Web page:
Charles Dickens.

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The Works of Charles Dickens

In Thirty-four Volumes.






Printed from the Edition tfiat iras carefully corrected by the Author
in 1867 and 1868.







In One Volume







As early as July, 1839, Dickens was revolving the project of
H visit to the United States. His commercial success, as has
elsewhere been shown, was by no means on a level with his
fame and popularity. He was caressing the idea of a weekly
paper of his own, which took shape in Master Humphrey's
Clock, and he " was ready to contract to go " either to Ireland
or America, "and to write from thence a series of papers
illustrative of the places and people I see, introducing local
tales, traditions, and legends, something after the plan of
\Yashington Irving's Alhambra.""

The States have their local legends and traditions, of old
adventurous days under Elizabeth, of Indian wars, of all that
Hawthorne has preserved and adorned from times of Puritanism
and Revolution. But the American Notes have nothing to sav
about things historical and antiquarian. Despite this change
of plan, the trip to America was devised in the interests of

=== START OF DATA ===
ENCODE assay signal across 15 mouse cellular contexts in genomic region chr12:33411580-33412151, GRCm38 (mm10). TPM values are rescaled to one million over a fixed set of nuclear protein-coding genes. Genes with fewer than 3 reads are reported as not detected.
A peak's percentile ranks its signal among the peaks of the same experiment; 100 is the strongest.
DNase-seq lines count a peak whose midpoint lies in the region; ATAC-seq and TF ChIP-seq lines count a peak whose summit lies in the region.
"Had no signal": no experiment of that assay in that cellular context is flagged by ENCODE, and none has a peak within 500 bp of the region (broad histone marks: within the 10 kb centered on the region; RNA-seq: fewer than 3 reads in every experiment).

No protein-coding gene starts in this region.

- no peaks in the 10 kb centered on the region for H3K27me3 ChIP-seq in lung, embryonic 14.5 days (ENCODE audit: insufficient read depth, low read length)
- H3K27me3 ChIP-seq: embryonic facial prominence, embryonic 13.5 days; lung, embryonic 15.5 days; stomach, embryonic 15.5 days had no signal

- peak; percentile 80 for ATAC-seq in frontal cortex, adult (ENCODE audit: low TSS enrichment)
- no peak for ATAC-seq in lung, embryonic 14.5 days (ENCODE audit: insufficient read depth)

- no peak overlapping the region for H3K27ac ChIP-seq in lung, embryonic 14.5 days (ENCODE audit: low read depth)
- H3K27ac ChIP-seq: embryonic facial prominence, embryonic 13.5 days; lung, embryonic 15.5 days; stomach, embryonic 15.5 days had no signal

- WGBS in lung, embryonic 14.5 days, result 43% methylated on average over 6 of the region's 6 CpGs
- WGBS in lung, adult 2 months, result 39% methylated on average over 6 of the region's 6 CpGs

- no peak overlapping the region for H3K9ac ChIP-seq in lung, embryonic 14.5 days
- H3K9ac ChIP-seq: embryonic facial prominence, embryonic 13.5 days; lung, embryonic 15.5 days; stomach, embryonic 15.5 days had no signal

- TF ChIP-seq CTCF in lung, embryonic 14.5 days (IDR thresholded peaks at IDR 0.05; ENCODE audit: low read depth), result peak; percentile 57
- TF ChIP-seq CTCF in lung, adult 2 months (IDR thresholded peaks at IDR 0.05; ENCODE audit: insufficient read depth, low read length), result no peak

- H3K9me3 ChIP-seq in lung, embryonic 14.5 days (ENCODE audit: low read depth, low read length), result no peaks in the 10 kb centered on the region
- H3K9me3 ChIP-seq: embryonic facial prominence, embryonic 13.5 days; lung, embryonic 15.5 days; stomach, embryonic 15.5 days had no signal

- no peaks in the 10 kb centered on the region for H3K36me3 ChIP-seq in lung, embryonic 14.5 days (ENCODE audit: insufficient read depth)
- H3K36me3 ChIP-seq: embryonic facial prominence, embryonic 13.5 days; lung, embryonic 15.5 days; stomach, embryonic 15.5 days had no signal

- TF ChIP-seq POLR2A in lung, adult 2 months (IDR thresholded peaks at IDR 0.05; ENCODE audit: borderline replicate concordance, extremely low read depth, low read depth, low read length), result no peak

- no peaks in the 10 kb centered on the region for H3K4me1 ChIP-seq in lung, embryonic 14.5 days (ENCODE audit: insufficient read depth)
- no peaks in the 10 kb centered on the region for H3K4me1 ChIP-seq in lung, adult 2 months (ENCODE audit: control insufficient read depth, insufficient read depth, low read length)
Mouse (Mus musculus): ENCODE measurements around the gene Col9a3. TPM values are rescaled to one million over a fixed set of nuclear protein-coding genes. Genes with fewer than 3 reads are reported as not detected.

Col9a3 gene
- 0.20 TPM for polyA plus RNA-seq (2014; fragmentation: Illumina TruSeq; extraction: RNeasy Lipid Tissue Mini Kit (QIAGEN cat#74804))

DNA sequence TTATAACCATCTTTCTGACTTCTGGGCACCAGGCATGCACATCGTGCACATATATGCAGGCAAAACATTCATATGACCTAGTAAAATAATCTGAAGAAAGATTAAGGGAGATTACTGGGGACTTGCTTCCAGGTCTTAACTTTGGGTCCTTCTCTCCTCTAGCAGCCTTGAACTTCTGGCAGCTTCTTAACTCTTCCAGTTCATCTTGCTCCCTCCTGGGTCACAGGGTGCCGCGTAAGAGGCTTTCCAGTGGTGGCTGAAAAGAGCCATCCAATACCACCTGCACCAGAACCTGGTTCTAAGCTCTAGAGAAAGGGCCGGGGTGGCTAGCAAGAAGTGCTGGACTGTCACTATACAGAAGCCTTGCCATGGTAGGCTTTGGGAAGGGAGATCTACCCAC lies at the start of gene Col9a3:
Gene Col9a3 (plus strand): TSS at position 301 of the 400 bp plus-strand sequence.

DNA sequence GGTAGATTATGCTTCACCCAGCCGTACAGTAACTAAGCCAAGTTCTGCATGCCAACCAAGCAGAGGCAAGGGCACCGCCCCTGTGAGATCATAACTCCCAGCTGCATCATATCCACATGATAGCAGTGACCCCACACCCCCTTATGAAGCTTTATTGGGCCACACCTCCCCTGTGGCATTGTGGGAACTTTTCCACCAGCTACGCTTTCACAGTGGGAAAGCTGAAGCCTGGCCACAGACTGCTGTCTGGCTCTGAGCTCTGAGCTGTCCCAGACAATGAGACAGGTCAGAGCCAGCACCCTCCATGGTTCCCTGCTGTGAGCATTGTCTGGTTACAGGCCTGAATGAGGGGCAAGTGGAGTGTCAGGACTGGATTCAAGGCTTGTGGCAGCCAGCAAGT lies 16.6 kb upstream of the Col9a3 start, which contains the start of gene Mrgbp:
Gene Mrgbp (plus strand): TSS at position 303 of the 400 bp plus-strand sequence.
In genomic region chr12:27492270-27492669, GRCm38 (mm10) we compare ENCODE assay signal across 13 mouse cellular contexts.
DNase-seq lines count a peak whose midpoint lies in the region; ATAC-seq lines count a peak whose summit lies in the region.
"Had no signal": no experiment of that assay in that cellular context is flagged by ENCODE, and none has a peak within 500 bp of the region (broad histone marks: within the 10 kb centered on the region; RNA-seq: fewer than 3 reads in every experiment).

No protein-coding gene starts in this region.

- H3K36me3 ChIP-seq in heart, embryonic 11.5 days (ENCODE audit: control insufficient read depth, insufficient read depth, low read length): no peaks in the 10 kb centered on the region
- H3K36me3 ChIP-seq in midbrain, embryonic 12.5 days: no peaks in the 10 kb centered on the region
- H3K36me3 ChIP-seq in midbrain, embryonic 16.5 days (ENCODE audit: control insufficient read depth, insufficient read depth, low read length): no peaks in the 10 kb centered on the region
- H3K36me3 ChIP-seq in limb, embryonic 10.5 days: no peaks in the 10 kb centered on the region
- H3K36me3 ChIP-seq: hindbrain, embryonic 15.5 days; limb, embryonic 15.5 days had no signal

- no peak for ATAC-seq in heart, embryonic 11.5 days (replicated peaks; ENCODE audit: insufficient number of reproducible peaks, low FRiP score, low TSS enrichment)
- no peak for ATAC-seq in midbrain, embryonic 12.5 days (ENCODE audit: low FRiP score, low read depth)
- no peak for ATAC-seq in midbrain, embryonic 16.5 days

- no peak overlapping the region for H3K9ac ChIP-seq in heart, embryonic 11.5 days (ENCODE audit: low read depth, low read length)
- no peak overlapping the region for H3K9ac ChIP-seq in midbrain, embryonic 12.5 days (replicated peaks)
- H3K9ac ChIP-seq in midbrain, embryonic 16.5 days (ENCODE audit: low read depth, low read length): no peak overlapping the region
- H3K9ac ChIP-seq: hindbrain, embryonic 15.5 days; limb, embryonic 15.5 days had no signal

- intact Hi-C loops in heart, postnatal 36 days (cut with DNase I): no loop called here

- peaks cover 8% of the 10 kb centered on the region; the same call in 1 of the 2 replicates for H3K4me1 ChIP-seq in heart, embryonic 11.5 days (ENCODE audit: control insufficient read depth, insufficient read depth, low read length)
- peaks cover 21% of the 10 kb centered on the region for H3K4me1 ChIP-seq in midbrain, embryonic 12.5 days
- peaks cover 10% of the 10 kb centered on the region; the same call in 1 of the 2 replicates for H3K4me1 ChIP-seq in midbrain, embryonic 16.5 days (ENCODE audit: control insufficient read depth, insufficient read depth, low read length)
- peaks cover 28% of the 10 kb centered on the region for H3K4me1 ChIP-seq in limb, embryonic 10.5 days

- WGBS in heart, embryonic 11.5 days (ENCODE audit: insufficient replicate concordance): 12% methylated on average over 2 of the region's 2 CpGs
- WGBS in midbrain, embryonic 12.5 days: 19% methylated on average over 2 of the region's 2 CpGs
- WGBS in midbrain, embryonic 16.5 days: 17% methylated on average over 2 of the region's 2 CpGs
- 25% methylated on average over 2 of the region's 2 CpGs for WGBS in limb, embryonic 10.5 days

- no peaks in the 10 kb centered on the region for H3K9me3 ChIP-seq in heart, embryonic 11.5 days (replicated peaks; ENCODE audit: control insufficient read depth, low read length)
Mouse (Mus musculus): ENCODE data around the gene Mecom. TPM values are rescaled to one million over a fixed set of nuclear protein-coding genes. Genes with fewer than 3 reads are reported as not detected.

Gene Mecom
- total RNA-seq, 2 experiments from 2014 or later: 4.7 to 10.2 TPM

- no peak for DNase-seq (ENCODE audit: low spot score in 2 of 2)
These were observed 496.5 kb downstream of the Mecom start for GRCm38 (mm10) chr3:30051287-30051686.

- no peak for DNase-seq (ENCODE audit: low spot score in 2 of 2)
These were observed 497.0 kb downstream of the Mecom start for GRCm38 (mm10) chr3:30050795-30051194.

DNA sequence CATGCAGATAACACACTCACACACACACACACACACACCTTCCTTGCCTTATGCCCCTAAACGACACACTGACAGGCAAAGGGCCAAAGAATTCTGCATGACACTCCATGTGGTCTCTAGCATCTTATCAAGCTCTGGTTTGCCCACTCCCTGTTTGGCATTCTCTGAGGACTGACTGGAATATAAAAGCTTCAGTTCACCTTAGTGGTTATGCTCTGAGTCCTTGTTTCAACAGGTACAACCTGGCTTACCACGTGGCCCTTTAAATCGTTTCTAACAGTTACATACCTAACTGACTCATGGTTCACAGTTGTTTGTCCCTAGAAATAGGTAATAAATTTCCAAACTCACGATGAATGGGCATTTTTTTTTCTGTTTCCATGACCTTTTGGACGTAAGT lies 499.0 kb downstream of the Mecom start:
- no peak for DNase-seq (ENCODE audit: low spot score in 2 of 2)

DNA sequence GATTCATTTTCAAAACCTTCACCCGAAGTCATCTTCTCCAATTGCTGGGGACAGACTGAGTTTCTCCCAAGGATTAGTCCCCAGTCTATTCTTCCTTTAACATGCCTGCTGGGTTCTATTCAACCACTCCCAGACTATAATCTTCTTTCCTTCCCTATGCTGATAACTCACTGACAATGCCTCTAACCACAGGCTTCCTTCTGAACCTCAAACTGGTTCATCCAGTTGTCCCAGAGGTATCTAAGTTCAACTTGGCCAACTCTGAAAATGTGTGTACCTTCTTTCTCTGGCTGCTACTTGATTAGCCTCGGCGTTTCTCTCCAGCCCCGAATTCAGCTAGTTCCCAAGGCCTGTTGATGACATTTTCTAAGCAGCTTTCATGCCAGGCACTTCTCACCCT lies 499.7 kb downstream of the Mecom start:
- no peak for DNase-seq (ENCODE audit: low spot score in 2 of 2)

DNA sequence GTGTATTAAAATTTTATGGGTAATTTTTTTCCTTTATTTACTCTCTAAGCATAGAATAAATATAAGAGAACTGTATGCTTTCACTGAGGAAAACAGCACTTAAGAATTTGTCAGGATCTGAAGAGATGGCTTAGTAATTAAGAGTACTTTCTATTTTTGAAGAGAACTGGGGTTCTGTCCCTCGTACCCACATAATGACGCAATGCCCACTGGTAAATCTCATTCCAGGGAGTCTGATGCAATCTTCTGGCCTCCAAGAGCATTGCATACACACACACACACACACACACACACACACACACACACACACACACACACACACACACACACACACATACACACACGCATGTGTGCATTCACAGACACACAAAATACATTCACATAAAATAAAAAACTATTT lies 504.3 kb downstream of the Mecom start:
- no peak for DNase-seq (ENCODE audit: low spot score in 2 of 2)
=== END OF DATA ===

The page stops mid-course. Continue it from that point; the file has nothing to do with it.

literary material. The popularity of Dickens in America, mean-
while, became a louder echo of his popularity at home. But
it cannot have been of much commercial value. Till recently
the two countries preyed on each other's literature. Copy-
right there was none. A system of "involuntary exchanges"


prevailed, to use the Aristotelian phrase, and the exchange
was heavily in favour of America. In Scott's time, Cooper,
the novelist, attempted to invent some scheme for securing
profit to Sir Walter out of his American circulation ; but
Scott seems to have been but moderately interested, and
very far from hopeful. He did not wish the Americans to
be obliged to pay a high price for his works, and, always
in need of money, clearly expected no gains from this
quarter. Dickens was more sanguine and pugnacious, being
a much younger man. He hoped to obtain some advantages
for English authors, but did not live to see the present
arrangement, so lucrative to popular authors.

Not till September, 1841, had Dickens definitely made up
his mind to visit America. He started immediately after
the new year of 1842, and his voyage is graphically